The darker the color, the more favorable the climate conditions are for survival. The outlined areas represent approximate current range for each season. More on reading these maps.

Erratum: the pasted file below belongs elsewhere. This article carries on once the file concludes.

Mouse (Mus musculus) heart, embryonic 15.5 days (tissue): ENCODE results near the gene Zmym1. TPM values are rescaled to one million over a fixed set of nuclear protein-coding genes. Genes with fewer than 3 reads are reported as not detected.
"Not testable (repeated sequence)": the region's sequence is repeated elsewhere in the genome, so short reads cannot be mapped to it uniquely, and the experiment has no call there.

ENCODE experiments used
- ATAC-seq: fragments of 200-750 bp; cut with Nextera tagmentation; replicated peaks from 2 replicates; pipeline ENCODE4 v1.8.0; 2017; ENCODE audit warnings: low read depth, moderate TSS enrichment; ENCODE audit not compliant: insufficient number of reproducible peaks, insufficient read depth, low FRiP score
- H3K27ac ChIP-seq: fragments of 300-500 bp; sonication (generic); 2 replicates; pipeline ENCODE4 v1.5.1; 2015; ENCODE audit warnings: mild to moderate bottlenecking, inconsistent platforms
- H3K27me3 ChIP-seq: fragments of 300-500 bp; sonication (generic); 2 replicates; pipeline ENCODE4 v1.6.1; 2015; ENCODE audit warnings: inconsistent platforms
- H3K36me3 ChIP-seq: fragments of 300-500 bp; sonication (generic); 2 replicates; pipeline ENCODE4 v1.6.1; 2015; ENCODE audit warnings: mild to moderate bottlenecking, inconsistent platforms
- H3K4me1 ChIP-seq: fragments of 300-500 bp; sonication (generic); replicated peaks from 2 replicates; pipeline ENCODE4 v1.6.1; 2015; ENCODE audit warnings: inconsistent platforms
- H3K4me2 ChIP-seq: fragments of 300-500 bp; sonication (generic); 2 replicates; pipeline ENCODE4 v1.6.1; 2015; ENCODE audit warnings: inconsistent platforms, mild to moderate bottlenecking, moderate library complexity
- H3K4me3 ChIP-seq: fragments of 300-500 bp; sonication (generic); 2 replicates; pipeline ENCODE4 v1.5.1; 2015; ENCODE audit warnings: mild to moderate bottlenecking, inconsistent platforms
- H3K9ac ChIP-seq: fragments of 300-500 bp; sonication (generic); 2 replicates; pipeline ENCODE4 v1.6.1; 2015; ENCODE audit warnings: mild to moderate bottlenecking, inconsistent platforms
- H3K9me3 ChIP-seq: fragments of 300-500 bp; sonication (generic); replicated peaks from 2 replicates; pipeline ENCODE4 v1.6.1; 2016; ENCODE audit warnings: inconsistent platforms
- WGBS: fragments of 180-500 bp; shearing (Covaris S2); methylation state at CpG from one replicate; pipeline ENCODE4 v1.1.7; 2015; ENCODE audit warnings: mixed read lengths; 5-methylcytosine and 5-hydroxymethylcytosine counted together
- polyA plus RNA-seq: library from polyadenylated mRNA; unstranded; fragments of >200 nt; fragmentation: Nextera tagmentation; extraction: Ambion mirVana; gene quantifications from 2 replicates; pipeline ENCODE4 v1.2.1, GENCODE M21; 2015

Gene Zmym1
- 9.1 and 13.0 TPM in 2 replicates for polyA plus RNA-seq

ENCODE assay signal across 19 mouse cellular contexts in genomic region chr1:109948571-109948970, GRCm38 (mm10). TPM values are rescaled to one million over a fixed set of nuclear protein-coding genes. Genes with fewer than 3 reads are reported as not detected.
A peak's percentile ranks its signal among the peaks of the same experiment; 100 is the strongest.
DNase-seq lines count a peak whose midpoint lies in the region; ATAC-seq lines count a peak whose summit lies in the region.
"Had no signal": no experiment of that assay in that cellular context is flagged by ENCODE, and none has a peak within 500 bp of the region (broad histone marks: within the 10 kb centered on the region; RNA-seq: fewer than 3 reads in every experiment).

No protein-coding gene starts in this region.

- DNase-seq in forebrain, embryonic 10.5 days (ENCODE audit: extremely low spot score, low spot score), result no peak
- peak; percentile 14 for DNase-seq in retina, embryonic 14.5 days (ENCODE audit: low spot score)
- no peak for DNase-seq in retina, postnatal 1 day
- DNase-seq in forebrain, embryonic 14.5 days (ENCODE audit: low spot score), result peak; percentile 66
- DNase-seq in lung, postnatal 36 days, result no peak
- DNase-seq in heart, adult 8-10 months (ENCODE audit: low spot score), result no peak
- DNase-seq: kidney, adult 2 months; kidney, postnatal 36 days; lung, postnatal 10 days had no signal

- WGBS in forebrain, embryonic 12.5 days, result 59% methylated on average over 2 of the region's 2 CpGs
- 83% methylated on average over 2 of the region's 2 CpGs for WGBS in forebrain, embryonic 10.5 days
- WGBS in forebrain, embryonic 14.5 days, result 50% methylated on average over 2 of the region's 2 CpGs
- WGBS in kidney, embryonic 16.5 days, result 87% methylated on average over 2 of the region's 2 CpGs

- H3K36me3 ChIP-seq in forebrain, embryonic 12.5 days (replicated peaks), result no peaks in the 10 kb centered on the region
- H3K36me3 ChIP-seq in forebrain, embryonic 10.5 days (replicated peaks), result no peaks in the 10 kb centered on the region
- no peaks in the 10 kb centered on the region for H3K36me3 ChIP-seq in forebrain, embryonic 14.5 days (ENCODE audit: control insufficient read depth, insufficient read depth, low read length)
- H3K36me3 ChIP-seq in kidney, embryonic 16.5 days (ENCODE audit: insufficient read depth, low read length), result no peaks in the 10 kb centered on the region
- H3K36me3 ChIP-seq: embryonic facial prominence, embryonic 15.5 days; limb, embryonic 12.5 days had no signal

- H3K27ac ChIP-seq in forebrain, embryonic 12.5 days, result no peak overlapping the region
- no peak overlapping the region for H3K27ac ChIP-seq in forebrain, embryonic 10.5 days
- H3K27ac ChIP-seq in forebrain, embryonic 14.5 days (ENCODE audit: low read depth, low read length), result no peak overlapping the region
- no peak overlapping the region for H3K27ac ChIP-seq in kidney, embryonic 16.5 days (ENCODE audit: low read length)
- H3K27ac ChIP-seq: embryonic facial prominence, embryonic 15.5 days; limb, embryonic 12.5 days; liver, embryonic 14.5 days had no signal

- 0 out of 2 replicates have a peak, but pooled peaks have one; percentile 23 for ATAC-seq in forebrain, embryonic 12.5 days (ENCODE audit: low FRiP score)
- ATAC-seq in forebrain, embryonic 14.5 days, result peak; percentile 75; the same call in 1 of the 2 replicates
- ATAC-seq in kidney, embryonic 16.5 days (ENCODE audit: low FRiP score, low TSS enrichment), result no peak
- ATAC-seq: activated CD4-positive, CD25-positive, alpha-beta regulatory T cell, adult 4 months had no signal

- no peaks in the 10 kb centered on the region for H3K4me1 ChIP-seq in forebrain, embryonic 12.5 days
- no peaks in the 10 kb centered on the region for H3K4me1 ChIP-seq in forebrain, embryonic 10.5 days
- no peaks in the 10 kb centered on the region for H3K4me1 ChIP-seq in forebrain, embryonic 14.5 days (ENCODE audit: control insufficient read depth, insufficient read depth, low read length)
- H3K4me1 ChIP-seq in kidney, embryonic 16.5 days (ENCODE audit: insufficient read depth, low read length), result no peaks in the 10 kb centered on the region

This colorful species is common in the pine forests of western North America. Audubon's climate model projects a 70 percent loss of current summer range by 2080. Part of the area to be vacated is a section of central and eastern Canada, identified by the model as having suitable climate, but not currently occupied by the species. Taking this out of the equation, the loss of breeding area would be less severe. Predicting the Western Tanager’s future is also complicated by potential interbreeding and competition with the closely related Scarlet Tanager. By 2080, the model shows that the two may broadly overlap in range.